"This annual conference has established a reputation for creating a collaborative tone and conversation focused on effective problem solving of current issues," said Pam Losefsky, executive director of the USGBC Central Texas - Balcones Chapter. "We look forward to engaging a robust audience of individuals and organizations involved in state and local policy-making, energy and environmental problem-solving, and sustainable design and development."

 

 

Did You Know?

Sometimes you have to see the little picture

UTSA researchers are exploring matter at the atomic level with Helenita. It's one of the most powerful microscopes in the world, with the ability to operate near the theoretical limit of resolution. At 9 feet, 2 inches tall and weighing more than two tons, Helenita can dissect almost anything. With Helenita's resolution, researchers can study particles atom by atom to see how they behave.

That's critical in developing nanotechnology that will help diagnosis early-stage breast cancer or make helmets that are uber strong. Moreover, the detail that Helenita provides will allow nanotechnology researchers to create new therapies and treatments to fight a wide range of human diseases.

Did you know? Helenita can magnify a sample 20 million times its size, which would make a strand of human hair the size of San Antonio.

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Events
July 30, 5 - 7 p.m.

Networking and happy hour with AIA San Antonio's Women in Architecture

Join AIA San Antonio’s Women in Architecture group for their networking and happy hour event, where all design professionals are welcome.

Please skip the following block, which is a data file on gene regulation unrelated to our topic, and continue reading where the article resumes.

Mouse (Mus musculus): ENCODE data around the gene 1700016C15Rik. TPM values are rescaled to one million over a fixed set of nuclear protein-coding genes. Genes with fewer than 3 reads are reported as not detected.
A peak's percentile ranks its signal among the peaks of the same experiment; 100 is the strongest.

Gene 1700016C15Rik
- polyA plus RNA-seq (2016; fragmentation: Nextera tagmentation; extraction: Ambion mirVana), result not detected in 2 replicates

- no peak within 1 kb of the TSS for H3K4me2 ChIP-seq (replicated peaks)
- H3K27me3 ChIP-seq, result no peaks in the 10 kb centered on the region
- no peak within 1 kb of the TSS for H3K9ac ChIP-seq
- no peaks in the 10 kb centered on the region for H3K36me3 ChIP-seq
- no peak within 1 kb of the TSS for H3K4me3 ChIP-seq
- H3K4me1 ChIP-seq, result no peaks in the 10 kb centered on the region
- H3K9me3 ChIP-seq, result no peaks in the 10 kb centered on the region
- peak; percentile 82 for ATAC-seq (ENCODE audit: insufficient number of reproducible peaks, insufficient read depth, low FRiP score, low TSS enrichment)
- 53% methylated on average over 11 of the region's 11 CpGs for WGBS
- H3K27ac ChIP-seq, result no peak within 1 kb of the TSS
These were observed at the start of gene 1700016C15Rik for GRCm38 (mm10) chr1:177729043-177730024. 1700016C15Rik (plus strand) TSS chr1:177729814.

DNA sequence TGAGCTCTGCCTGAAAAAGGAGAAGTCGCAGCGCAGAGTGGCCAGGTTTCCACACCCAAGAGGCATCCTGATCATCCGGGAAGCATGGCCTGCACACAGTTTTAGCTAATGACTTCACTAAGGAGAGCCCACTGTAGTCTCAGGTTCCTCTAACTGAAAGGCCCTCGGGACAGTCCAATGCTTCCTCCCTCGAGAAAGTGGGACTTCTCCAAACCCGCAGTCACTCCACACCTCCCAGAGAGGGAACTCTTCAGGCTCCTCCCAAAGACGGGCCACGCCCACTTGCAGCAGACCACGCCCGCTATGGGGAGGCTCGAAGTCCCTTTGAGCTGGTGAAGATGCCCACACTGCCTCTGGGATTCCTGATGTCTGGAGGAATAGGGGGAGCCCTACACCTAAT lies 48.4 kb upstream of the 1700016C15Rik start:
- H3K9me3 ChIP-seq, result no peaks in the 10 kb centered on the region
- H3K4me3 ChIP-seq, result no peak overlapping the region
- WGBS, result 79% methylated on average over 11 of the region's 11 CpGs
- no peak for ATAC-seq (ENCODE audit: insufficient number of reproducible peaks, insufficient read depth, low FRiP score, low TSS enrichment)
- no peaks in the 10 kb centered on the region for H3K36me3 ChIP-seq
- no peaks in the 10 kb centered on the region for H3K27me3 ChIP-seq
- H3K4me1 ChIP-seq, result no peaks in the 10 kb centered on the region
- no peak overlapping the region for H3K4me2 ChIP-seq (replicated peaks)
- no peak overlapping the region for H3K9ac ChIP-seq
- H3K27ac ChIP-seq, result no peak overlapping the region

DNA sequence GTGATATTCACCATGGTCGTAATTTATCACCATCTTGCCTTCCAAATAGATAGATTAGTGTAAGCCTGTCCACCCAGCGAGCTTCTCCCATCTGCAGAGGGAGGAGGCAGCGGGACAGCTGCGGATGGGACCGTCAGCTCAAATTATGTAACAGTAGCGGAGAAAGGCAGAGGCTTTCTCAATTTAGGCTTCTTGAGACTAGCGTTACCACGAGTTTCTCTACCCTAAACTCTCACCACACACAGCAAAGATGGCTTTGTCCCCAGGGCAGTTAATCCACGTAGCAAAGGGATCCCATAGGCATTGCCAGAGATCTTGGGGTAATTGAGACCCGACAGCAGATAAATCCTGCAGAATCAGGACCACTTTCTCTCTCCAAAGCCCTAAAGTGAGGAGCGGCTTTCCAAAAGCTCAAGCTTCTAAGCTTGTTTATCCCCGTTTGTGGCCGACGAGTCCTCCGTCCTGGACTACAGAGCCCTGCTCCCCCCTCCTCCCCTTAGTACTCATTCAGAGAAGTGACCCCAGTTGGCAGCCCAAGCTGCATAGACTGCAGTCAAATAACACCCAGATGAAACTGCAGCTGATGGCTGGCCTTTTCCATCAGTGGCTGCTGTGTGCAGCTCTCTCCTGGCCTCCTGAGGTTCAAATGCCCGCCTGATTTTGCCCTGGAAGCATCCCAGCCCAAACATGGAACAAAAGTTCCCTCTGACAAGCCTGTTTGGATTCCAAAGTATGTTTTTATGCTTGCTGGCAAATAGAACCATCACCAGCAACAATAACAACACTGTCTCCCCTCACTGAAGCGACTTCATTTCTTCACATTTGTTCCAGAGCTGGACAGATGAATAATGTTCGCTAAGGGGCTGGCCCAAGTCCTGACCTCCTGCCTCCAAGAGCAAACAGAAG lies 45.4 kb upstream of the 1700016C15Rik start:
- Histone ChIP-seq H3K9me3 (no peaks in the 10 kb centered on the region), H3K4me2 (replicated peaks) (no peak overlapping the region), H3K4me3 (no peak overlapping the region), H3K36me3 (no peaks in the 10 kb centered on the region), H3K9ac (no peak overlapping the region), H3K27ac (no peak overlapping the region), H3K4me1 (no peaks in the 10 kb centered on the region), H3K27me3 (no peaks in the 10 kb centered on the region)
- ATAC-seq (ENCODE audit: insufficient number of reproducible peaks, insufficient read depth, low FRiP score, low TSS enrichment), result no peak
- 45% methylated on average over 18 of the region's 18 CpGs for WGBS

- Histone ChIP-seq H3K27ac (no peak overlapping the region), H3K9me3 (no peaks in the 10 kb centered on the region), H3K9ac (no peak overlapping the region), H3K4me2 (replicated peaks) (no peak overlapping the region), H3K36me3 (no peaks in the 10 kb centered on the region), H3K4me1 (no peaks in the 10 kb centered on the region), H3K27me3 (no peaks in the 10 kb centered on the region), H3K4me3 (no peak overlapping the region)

Liberty Bar, 1111 S. Alamo St.

Aug. 1, 9 p.m.

"Inside Peace" documentary screening

This documentary, presented by the San Antonio Film Festival, documents the experience of re-entry after incarceration. The film features Michael Gilbert, associate professor in the department of criminal justice and director of the Office of Community and Restorative Justice program at UTSA.
Tobin Center for the Performing Arts, 100 Auditorium Circle

Aug. 4, 6 - 8 p.m.

Free Teacher Tuesday: Los Tejanos Workshop

Discover resources and strategies for teaching Tejano history and culture and get a special educator's tour of the new long-term exhibit, Los Tejanos.
Institute of Texan Cultures, 801 E. César E. Chávez Blvd.

Aug. 9, 12 - 5 p.m.

Vaquerocation 2015

This cowboy-themed programming, offered in conjunction with Our Kids Magazine's Kidcation Week, gives families the opportunity to visit with cowboy docents, enjoy readings and visit activity tables.
Institute of Texan Cultures, 801 E. Cesar E. Chavez Blvd.

Aug. 22, 6 p.m.

UTSA Alumni Gala

The UTSA Alumni Association hosts this annual gala honoring the Alumna of the Year, Alumnus of the Year and the Alumnus of the Year Lifetime Achievement award winners.
Hyatt Regency Hill Country Resort & Spa, 9800 Hyatt Resort Dr.


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After graduation, Queretaro native founded a music label recognized by SXSW